He was asked to comment on an announcement put out by ENI a day earlier where the Italian energy giant said it is discussing with the Egyptian government the possibility of setting up a hub in the eastern Med for the transit of natural gas within the region.
ENI released the statement after a meeting between their CEO Claudio Descalzi and Egyptian president Abdel Fattah al-Sisi in Cairo on Sunday. There, the two sides agreed to fast-track production of the newly-discovered Zohr field, believed to hold 30 trillion cubic feet of natural gas.
The Zohr discovery was announced in late August. Since then, Descalzi has been talking up a possible gas hub in the Mediterranean uniting the resources of Egypt, Israel and Cyprus, adding that this could open new pathways between Africa, the Middle East and Europe.
Although Lakkotrypis was responding to reporters’ questions here, he was quick to piggyback onto Descalzi’s remarks.
“This is a discussion we had with the CEO of ENI during his meeting with the President of the Republic. He laid out to us his vision for the region, which includes Cyprus and Egypt,” the minister said.
“At the moment, they (ENI) had made a huge discovery in Egypt’s Exclusive Economic Zone, which is targeted at the local market, and of course they are holding talks with the Egyptian government on the issue, as I held discussions (in Egypt) last week.”
Egyptian media outlets meanwhile were rehashing that the Zohr field could go on-stream as early as 2017 – highly implausible, given that the nascent project lacks any development plan or financing. A more realistic date for the start of production from Zohr is 2019 or 2020.
Energy analyst Charles Ellinas, who is sceptical about grand ideas on paper, tweeted: “The idea of a #gas-hub in #Egypt exporting #East Med gas may be constrained by gas price commercial realities.”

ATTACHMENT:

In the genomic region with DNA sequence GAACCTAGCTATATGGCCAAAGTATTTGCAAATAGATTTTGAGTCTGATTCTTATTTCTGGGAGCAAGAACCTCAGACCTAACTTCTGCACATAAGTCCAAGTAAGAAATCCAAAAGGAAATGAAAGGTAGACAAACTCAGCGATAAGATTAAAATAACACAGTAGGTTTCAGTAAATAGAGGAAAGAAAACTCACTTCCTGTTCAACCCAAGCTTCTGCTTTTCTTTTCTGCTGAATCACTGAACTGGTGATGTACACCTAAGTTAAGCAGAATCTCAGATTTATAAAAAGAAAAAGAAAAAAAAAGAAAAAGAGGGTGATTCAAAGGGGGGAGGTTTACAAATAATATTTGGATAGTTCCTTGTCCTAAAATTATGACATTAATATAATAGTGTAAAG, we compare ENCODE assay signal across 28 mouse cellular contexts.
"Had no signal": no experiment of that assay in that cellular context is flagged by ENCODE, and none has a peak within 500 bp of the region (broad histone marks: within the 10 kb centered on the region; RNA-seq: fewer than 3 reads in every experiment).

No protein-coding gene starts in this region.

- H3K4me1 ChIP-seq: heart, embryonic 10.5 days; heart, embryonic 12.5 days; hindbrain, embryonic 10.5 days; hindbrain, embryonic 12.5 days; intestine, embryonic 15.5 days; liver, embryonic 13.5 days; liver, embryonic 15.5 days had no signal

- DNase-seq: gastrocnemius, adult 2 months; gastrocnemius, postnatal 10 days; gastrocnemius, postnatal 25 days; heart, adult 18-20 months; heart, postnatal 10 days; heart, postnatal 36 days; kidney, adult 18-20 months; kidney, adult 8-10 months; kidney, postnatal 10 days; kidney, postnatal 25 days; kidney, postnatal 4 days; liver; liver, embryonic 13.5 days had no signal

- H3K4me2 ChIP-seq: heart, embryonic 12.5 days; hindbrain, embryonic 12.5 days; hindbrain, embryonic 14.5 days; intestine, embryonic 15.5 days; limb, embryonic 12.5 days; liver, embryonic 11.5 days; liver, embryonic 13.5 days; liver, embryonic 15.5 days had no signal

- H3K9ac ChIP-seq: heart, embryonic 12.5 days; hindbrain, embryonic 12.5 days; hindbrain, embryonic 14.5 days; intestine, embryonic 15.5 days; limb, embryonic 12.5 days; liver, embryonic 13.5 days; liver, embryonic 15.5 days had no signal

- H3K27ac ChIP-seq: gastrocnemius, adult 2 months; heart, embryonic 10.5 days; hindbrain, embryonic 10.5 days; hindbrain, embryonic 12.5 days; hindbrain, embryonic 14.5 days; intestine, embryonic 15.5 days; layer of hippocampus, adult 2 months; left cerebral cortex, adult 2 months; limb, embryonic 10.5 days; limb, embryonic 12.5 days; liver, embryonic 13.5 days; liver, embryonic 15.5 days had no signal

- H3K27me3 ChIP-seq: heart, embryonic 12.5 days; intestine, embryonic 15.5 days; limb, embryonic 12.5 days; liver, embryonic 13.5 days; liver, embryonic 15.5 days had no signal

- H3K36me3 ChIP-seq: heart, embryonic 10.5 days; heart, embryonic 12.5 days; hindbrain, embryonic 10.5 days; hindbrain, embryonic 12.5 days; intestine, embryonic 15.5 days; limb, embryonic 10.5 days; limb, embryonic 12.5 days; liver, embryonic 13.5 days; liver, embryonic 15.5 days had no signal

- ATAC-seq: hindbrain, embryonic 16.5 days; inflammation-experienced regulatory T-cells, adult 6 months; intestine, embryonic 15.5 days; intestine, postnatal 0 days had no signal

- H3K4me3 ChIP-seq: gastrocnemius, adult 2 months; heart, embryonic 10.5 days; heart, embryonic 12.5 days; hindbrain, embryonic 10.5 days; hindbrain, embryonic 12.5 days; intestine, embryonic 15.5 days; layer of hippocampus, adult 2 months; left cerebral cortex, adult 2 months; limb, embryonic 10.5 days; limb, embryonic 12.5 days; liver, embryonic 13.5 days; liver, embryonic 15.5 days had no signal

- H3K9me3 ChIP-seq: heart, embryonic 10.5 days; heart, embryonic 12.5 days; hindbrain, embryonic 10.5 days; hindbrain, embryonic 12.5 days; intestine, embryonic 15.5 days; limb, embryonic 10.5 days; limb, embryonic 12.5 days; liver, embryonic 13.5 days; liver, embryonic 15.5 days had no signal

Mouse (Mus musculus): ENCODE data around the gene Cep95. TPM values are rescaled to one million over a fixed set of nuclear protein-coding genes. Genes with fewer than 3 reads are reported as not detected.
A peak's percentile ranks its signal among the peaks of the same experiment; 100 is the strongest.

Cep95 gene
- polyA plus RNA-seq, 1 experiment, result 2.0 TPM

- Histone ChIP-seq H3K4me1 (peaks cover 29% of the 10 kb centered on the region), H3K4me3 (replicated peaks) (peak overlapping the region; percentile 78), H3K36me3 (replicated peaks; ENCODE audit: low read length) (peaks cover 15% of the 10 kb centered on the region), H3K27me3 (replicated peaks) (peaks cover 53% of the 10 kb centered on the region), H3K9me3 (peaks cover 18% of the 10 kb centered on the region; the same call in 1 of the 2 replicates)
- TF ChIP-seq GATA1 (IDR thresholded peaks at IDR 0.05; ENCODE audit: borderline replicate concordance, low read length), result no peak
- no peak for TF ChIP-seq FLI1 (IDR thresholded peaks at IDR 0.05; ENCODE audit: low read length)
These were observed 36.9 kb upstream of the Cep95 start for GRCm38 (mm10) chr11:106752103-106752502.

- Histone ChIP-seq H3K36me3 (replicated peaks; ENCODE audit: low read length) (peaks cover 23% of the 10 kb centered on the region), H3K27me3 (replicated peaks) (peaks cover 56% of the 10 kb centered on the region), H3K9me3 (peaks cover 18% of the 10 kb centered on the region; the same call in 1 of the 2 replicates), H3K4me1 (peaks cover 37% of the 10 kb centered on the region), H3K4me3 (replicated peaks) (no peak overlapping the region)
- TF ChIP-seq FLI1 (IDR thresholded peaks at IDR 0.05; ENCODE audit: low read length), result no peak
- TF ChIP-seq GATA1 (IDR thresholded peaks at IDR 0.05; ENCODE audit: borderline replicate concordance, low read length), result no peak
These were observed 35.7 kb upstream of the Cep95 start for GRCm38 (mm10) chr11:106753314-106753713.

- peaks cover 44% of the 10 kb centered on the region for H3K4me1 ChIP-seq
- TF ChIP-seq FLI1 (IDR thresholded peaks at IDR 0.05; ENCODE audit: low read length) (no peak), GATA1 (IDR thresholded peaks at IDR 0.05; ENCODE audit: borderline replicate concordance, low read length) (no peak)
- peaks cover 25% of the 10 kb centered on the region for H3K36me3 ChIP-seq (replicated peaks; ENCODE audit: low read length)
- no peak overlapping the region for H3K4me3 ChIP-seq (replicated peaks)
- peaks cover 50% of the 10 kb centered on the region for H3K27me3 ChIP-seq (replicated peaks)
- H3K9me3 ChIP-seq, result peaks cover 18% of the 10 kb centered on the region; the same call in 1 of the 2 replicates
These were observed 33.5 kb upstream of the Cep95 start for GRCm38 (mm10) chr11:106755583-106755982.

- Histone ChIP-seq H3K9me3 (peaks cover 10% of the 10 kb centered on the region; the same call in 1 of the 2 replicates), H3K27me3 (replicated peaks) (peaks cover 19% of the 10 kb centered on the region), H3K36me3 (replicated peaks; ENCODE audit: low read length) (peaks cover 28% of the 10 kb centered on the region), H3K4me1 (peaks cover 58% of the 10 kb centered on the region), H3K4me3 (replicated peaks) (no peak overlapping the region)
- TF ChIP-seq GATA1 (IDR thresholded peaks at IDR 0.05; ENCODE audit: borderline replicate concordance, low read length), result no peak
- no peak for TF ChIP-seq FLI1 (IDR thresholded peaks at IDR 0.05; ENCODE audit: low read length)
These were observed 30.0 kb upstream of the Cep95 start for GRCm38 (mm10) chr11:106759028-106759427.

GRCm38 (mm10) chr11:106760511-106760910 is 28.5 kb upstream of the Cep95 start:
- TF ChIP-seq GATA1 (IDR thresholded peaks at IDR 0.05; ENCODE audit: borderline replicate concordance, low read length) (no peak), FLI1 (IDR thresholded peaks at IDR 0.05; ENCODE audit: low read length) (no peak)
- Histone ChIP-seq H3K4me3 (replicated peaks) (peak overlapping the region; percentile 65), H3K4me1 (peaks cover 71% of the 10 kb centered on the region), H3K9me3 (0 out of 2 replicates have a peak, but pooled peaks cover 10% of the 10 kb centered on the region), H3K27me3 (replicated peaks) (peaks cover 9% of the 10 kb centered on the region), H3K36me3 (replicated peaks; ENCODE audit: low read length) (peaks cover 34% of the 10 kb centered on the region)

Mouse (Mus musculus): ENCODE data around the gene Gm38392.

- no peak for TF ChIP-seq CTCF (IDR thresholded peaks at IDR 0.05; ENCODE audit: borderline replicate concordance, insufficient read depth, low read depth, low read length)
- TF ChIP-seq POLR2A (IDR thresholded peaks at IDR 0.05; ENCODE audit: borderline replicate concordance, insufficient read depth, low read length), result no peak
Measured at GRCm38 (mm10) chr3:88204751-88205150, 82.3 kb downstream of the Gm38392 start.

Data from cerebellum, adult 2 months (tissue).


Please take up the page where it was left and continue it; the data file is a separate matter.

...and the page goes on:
And: “Realisation of these plans is subject to #gas price commercial realities – how low #Delek can go.”
Ellinas linked to a report appearing on the Natural Gas Europe website, according to which Delek – the Israeli partners in the Tamar and Leviathan gas fields – have all but ruled out Israeli gas exports to the local Egyptian market.
The report explained why it is currently not viable commercially for Delek to export to Egypt: “Since export Brent linked prices, at the current oil prices, are expected to be much lower than prices at the local Israeli market (currently about $5.5 MMbtu), which are supposed to be the benchmark for taxation purposes, Tamar partners will have to pay higher taxation rates than the real price requires.”
Similar price constraints apply to Cyprus, as Ellinas told the Mail a day earlier. For the time being, the cost of producing from deepwater wells is prohibitive, given the low price that oil – to which natural gas is linked – can fetch on the market.
Meanwhile, French oil and gas major Total are said to be poised to officially request an extension on their exploration license in Cyprus’ Block 11. The license is set to expire in February 2016.
Lakkotrypis earlier said that Total were keen to renew their license, following the discovery of the Zohr field, which lies just 6km from the boundary of Block 11.
Source: Cyprus Mail